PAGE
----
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Music to My Ears


“No,” I said unequivocally. “Absolutely not.”

This to yet another Dirtman entertainment suggestion. In the past his idea of fun and mine have not often found common ground. The result is usually me sitting in some sporting arena or other with a tolerant smile on my face contemplating what sort of classical music/opera/literary lecture hell I could subject him to in retaliation.

Dirtman was hot to go to something on Ocracoke Island called The Ocrafolk Opry.

Just the name made me cringe. I had gritted my teeth through a performance of the Grand Old Opry, which is okay if you like country music. And bolo ties. And abysmally bad jokes.

Now he wanted me to go to an amateur version? I envisioned sequined bolo ties and pouffy dresses.

Even my brother who was joining us on this vacation and is usually game to try just about any activity, declined the invitation.

Dirtman was resigned to attending Ocrafolk by himself

The previous Thursday evening we’d gone to the same theatre to see Ocracoke’s local celebrity musicians, Molasses Creek. They’d been on Garrison Keilor’s A Prairie Home Companion, so they were a known entity. We had fun. So, eventually, I started to felt bad about forcing my husband to attend by himself and to sit alone with no one to talk to . . . (okay, those who know Dirtman, stop laughing. Dirtman never, ever sits alone with no one to talk to. He is the nightmare of the person who wants to sit alone and not talk to anyone).

Anyway, I ended up going to the Ocrafolk Opry. Then I ended up buying CDs. A whole lot of CDs. I own almost – almost – more CDs from Ocracoke than I do Sinatra CDs – and I’m from Jersey, where Sinatra CDs are mandatory for crossing the border or ordering cannoli.

What kismet, what serendipity, what miracle of planetary alignment placed all these incredible musicians in this one place at the same time?

We’re not talking your basic resort-area droners of “Margarittaville.” Neither are they burned-out 60-year-old ex-Rolling-Stone-wannabes who could never make it or give it up completely and get a real job. No pouffy dresses and big blonde hair. No “big-hat-no-cattle” headgear. Thoughout the evening, all ten musicians performed interchangeably with each other, mingling musical categories and enhancing each other’s strengths. I have to admit that I now have a romantic vision of what life is like here during the off-season, with this group forming a sort of Algonquin round table of musicians.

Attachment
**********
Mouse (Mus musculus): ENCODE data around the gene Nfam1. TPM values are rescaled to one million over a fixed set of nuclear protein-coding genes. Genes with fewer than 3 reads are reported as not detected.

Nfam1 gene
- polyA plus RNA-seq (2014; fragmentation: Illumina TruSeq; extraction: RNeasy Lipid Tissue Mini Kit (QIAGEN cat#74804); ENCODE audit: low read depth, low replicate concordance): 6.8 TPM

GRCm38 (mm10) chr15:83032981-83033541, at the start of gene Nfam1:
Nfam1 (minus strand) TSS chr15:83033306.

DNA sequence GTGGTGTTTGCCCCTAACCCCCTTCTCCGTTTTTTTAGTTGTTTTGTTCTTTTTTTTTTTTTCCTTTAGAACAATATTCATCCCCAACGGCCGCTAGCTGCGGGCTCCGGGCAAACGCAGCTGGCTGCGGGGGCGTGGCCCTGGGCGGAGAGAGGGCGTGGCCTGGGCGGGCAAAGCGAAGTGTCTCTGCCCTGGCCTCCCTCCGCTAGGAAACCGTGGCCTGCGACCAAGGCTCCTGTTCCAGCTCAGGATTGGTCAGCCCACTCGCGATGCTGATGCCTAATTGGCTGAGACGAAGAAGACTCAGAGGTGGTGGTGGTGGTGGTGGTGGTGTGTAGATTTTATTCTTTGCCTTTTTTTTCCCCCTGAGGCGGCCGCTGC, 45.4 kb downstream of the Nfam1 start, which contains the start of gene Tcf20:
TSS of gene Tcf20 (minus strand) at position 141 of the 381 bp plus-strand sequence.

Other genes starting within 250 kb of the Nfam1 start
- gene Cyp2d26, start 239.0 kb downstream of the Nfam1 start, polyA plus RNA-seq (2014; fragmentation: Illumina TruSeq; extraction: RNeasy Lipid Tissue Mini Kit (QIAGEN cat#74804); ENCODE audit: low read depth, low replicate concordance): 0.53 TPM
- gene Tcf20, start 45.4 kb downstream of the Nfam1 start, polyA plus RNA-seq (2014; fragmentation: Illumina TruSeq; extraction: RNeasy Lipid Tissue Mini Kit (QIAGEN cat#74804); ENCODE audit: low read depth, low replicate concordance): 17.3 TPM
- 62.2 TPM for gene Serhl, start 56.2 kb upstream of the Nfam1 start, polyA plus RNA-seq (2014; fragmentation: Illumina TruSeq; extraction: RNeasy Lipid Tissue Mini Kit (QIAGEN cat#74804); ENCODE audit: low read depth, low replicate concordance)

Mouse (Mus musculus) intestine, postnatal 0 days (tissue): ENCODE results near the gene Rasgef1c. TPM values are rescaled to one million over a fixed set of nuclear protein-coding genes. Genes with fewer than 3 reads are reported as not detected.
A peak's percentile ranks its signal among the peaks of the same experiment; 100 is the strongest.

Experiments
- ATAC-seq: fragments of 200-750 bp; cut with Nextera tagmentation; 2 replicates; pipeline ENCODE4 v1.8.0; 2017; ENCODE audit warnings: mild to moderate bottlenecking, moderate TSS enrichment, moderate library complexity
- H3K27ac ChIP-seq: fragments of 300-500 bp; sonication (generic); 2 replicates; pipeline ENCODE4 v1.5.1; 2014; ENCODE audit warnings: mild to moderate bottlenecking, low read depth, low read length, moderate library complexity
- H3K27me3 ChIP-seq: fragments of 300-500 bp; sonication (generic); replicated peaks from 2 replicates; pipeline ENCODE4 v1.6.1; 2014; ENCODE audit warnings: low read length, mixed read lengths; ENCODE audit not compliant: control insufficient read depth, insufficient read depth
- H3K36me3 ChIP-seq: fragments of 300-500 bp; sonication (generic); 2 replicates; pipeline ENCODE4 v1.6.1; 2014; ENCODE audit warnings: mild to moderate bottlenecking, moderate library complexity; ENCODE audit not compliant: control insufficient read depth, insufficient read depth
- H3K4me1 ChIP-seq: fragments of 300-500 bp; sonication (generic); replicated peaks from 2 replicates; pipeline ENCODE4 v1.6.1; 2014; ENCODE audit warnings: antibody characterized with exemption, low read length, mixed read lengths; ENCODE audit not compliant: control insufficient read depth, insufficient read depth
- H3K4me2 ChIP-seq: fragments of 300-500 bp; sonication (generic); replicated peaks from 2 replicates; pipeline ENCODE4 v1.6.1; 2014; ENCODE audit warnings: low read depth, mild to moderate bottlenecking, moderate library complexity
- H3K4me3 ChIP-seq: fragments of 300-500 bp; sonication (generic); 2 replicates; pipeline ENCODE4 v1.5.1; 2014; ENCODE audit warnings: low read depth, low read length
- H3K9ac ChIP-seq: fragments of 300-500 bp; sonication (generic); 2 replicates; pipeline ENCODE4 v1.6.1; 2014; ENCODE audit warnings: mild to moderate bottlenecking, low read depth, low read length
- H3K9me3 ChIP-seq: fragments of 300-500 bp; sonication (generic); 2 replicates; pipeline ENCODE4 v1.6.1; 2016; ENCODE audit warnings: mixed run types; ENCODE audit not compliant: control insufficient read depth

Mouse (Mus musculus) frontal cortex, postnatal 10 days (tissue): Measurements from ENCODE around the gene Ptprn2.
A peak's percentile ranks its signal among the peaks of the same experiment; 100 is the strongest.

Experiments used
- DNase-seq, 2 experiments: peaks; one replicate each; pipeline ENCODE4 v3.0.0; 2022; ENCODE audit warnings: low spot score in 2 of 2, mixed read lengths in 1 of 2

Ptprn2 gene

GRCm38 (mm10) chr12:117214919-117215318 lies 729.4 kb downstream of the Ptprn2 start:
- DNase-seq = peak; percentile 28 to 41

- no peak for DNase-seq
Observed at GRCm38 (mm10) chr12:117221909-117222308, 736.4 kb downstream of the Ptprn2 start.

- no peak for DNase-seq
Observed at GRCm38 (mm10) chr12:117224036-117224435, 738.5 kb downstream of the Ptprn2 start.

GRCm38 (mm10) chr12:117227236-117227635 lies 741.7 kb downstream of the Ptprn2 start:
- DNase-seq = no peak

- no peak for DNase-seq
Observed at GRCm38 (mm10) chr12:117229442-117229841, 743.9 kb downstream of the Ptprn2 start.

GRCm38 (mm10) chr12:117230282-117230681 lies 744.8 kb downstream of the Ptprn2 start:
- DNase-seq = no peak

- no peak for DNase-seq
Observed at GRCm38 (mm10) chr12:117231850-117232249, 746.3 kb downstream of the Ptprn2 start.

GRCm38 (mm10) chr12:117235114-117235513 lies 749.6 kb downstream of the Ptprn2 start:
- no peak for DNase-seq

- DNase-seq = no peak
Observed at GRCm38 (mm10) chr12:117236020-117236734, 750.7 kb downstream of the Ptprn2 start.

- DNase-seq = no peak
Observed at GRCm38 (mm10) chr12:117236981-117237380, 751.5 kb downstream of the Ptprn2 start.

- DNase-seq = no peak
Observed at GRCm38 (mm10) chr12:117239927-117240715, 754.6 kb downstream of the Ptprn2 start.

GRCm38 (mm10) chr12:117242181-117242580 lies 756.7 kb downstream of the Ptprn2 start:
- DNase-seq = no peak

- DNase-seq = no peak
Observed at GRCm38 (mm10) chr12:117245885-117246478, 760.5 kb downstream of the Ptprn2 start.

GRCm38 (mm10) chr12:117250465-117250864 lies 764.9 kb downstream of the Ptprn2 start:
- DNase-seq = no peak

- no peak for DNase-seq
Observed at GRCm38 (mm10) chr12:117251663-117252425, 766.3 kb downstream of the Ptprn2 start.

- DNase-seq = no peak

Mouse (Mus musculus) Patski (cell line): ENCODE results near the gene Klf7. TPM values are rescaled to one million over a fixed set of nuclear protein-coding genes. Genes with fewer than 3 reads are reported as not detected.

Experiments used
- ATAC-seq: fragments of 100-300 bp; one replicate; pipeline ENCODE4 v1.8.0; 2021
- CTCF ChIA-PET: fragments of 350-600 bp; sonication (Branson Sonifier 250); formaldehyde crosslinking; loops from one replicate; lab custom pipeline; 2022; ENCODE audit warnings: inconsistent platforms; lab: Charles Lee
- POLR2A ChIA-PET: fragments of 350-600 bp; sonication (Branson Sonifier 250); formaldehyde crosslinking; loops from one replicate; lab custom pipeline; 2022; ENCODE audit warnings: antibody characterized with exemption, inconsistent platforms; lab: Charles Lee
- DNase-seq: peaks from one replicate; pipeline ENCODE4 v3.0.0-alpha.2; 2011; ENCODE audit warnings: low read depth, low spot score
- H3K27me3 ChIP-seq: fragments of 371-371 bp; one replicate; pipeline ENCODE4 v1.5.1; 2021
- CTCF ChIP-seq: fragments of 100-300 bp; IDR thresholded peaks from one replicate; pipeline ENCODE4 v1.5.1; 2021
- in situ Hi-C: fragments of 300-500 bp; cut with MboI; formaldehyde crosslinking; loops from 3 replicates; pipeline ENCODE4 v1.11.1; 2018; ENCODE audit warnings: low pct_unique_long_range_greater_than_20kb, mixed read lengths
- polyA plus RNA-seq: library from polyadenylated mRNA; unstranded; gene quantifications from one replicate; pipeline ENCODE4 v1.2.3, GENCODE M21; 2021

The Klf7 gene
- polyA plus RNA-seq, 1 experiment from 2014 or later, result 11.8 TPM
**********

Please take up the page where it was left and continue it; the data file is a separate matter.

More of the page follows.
Molasses Creek is a given, guaranteed to deliver true folk music and maintain the roots of the genre. With all due respect, though, the group doesn’t begin to touch the talent of their fiddler David Tweedie who flits from act to act, delivering the exact ingredient needed to flesh out what is already a great tune.

The duo Coyote not only offers a unique sound, but offers lyrics guaranteed to touch you on some level. Marcy Brenner‘s Dead Girl Walking, about her battle with breast cancer, offers a poignant counterpoint to their CDs title track, Home to Me. Lou Castro’s guitar and slide guitar performances are as poetic as the lyrics.

This must be more than the area drawing the talent. Martin Garrish bears the name of one of Ocracoke’s first families and delivers a gutsy unapologetic country that was music to even my ears. College-bound Katy Mitchell’s sultry jazz vocals and professional demeanor both come as a surprise when you realize she’s been raised on this remote island and was one of only five in her graduating class.

And you almost have to laugh with incredulity when Aaron Caswell – introduced as a boy taking guitar lessons from Garrish – launches into some complicated jazz and blues riffs.

And I almost hesitated in mentioning them or providing links. That they are here together seems a fragile scenario that increased exposure will ruin.

I will admit, I even sang along at with I’ll Fly Away at the end of the evening.

And so I have to say, to the delight and smugness of my husband that (okay, here goes. . .): Dirtman was right and I . . . was . . . wrong. . .thereIsaidit.

(I will, however, take this moment for any musician – specifically, any folk musician – to hear my very specific complaint: All those songs about dogs. You all write them (you know you do). I love them only . . .stop killing the dogs. I love dogs but it’s gotten to the point that the moment I hear something along the lines of “he was the greatest pup in the world. . .,” I know he’s doomed. Let’s all take a vow now: No More Dead Dog Songs. Thank you.)

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